Imprisoned Belarussian activist considered for Sakharov Prize

Ales Bialiatski.jpg

Ales Bialiatski, an imprisoned Belarussian opposition activist, has been nominated for the European Parliament’s annual Sakharov Prize, EURACTIV has learned.

As the European Parliament resumes its activity, signatures are starting to be collected for the nomination of Bialiatski, a freedom fighter and human rights defender currently imprisoned by the Belarussian regime.

MEP Jacek Saryusz-Wolski (European People's Party, Poland), who took the initiative, wrote letters to his colleagues, stressing that Bialiatski's contribution to the promotion of peace and democracy has been recognised widely, including by the United Nations and by the fact that he has also been nominated for the Nobel Peace Prize.

“The European Parliament, which already expressed its support for Mr Bialiatski's in the Resolution of 15 September 2011, in granting him the Sakharov Prize would prove that his persistent fight for freedom in the last remaining dictatorship on our continent is exemplary and one of universal importance. It would also, I believe, give Mr Bialiatski even more strength to carry on with his work in the defence of European values,” Sariusz-Wolski wrote to MEPs.

As EURACTIV understands, there are no other candidacies for the Sakharov Prize this year. In theory, each candidate needs at least 40 signatures or support from MEPs or that of a political group in order to be considered. The deadline for collecting the signatures is the afternoon of 12 September.

Bialiatski is an academic (he holds a doctorate from the Belarussian Academy of Sciences) and a member of the Belarussian Writers Union. He has founded the Viasna Human Rights Centre, a non-governmental organisation that provides financial and legal assistance to political prisoners and their families.

On 24 October 2011 Bialiatski was sentenced to four and a half years of prison for alleged tax evasion. The sentence was condemned by the United Nations and many countries called for his immediate release. Amnesty International declared him a prisoner of conscience and the International Federation for Human Rights, of which he is vice president, launched a campaign for his release. Earlier this year Bialiatski was nominated for the 2012 Nobel Peace Prize.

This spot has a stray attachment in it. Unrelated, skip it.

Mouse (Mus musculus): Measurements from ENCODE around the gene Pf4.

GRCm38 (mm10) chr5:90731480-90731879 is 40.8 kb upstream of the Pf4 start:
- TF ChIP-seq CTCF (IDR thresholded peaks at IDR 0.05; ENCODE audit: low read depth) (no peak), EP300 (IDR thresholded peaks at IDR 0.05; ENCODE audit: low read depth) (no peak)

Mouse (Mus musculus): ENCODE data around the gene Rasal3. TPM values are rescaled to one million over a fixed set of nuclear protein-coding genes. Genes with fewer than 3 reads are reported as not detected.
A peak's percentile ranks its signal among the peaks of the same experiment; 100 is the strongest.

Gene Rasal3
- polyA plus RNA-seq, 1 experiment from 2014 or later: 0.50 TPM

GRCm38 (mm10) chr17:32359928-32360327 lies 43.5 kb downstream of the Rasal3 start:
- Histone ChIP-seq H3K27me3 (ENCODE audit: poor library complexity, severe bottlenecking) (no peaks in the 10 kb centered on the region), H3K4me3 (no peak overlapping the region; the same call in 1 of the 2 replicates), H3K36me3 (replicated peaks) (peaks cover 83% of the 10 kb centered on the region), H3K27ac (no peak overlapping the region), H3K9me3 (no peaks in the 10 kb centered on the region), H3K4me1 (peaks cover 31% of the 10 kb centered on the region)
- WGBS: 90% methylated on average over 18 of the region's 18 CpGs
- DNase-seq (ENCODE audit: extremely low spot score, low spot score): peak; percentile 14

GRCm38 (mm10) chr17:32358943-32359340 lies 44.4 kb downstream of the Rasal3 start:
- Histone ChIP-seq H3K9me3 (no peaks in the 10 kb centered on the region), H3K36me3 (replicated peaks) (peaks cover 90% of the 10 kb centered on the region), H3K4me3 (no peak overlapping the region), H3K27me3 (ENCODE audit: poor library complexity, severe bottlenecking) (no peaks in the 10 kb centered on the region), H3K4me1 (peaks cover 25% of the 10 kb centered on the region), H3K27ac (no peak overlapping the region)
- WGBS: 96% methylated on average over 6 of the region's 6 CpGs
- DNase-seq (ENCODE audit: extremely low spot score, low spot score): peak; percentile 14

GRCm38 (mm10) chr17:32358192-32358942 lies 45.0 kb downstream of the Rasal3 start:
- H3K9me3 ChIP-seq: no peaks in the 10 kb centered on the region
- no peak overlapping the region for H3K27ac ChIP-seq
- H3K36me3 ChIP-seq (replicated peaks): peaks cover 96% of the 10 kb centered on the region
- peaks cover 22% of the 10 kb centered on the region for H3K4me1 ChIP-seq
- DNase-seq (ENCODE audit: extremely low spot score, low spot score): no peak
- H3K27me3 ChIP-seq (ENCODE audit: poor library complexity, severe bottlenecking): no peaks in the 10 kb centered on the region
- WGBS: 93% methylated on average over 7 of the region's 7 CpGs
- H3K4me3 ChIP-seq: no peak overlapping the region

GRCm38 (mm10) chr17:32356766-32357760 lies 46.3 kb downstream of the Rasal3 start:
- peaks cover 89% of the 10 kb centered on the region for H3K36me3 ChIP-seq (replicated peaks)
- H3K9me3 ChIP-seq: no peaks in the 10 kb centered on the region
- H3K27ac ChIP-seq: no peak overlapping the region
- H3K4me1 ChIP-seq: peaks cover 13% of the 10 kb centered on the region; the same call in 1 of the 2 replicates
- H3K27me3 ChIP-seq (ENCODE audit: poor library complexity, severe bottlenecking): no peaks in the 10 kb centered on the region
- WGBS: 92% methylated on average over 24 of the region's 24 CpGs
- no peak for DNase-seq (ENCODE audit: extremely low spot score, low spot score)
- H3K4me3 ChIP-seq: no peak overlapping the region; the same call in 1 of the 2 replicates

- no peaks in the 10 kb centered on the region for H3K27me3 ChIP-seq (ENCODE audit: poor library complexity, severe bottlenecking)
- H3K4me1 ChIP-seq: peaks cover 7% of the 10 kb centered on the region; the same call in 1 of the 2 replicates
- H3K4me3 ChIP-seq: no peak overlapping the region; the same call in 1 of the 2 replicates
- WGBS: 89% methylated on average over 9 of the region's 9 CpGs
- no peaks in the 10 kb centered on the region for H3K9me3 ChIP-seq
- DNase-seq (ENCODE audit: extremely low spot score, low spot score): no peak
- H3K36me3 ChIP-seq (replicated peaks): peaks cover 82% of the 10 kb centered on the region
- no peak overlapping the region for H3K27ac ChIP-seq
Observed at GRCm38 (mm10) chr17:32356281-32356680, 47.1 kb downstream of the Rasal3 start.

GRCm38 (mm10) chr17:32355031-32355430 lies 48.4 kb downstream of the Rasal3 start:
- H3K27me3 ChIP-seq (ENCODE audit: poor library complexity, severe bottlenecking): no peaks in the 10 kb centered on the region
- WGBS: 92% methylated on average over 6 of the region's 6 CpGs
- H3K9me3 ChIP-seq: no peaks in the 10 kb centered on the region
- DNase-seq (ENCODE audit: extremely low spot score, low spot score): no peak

The Sakharov Prize, named after Soviet scientists and dissident Andrei Sakharov, was established in 1988 by the European Parliament. The last to be awarded were the Russian civil rights society Memorial in 2009, the Cuban dissident Guillermo Fariñas in 2010 and a group of representatives of the Arab people, in recognition and support of their role in the Arab spring, for 2011.

The Sakharov Prize is usually awarded annually on or around 10 December, the day on which the UN General Assembly ratified the Universal Declaration of Human Rights in 1948, also celebrated as Human Rights Day.

President Alexander Lukashenko, in power in the nation of 10 million since 1994, has tolerated little dissent, cracking down on public protests and imprisoning opposition leaders. Human rights activists say about 15 people are still kept in Belarussian prisons on political grounds.

Lukashenko’s re-election for a fourth term in December 2010 sparked mass street protests by the opposition, which led to several opposition candidates who ran against him being arrested.

The EU has imposed sanctions on Belarus, but they seem likely to increase the isolation of the country and make it still more reliant on long-time ally Russia, which bailed it out at the peak of a financial crisis in 2011. Lukashenko has relied largely on financial support from Russia, which provides Belarus with cheap energy and other benefits, seeing it as a buffer between itself and NATO.

  • 10 Dec.: International Human Rights Day

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